In medieval history, women were mainly viewed as property. However little did men know that women had their own beliefs and desires. In Twentieth Century Interpretations of Sir Gawain and the Green Knight, Cecily Clark states, “Apart from the minor point concerning pronouns of address, her style bears no resemblance to her husbands” (Clark 36). Most women would agree with Clark in his saying that the only thing women have the same as their husband’s is their last name, which recently isn’t always the case.
Women were also led on to believe that housewifery and motherhood were the only two occupations available to them. In most girls’ lives, ...
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...ies who aspire to hold positions of power in the near future, just as women did.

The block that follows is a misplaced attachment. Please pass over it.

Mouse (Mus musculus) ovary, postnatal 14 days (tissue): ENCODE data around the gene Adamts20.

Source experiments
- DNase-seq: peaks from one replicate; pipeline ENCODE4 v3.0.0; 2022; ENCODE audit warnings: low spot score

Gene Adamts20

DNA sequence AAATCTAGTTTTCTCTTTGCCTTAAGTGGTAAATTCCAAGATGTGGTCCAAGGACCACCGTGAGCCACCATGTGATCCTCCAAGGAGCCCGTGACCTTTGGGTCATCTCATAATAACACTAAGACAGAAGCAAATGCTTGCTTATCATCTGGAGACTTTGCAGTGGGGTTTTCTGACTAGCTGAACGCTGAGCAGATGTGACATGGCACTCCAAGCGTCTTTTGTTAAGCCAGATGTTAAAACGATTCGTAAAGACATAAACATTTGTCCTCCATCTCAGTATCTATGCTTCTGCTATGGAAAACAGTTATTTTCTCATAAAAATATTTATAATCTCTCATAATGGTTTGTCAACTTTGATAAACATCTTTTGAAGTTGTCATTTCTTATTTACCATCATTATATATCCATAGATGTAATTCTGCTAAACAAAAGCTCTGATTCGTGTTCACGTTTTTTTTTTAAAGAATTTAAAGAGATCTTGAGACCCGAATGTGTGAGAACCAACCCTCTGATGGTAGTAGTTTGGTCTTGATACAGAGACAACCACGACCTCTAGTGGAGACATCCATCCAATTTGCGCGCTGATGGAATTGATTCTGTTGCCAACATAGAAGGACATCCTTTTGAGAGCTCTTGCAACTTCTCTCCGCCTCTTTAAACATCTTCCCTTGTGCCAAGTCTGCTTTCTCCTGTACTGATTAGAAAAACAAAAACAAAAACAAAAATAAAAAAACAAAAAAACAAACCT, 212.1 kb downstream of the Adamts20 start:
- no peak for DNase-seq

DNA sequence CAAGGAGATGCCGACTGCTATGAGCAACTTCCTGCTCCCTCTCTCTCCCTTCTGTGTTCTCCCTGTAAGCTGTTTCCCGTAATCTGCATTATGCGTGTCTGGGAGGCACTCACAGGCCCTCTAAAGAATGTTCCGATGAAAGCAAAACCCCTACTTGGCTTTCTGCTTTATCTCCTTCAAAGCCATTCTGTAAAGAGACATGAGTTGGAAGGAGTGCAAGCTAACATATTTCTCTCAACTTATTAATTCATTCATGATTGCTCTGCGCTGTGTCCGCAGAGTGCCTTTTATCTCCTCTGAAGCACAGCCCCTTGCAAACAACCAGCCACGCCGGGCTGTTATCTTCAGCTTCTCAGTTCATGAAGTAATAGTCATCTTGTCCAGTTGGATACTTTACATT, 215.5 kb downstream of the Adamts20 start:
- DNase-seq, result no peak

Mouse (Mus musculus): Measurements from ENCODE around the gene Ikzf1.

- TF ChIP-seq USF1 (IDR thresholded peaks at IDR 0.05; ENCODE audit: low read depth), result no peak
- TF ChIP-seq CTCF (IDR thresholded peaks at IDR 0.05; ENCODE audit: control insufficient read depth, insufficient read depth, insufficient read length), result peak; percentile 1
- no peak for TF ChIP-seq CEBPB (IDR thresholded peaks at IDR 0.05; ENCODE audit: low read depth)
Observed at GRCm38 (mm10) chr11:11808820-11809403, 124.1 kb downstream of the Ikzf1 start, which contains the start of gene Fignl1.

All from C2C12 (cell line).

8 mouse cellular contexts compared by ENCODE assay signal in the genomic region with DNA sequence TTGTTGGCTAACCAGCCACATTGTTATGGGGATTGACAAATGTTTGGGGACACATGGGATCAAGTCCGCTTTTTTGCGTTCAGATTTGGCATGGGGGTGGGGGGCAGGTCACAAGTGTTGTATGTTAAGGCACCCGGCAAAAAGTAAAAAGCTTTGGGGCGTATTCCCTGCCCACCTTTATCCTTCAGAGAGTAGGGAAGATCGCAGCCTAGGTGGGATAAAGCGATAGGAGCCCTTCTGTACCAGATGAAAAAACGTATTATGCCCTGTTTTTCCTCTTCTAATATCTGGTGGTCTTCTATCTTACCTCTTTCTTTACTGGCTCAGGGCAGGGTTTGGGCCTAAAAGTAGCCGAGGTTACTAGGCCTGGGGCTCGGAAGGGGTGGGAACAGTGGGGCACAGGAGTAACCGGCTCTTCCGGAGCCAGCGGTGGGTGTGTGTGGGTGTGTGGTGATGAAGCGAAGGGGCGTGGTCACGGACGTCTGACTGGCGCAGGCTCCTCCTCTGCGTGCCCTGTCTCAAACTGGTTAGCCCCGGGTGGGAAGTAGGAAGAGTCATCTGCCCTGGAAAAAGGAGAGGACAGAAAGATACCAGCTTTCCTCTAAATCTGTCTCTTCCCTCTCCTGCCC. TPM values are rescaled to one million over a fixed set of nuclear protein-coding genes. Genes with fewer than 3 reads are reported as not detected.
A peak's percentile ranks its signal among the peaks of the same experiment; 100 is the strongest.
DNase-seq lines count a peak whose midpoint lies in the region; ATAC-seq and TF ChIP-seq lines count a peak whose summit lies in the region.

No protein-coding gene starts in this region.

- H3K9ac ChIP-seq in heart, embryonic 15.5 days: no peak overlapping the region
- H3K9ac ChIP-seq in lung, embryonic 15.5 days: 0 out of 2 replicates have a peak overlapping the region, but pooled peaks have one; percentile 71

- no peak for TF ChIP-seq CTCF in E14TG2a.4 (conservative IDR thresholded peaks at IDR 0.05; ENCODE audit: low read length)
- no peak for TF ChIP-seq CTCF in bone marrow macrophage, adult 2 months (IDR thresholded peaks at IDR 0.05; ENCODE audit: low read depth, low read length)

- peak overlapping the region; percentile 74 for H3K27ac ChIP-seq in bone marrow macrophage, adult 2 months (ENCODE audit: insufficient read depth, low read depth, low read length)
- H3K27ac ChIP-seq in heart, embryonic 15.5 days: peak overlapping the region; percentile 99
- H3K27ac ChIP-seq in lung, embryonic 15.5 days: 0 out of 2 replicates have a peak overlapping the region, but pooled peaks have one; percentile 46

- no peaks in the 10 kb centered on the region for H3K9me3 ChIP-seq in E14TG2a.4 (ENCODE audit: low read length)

Clark, Cecily. “View Points”. Twentieth Century Interpretations of Sir Gawain and the Green Knight. Denton Fox. Englewood Cliffs: Prentice- Hall, 1968. 105-106, Print.
Cornelius, Michael. Sir Gawain’s Unfulfilled/ Unfulfilling Quest. Bloom’s Literacy Themes: The Hero’s Journey. Harold Bloom. New York, NY: Infobase Publishing, 2009. 195-205. Print.
Miyares, Rubén Valdés. “Sir Gawain and the Great Goddess.” English Studies 83.3 (2002): 185. Academic Search Premier. Web. 25 Jan. 2014.
Morgan, Gerald. “Medieval Misogyny and Gawain’s Outburst against Women in Sir Gawain and the Green Knight.” The Modern Language Review 97.2 (2002): Literature Resource Center. Web. 9 Dec. 2013.
Sir Gawain and the Green Knight. Trans. Burten Raffel. New York: Signet Classic, 2001. Print.
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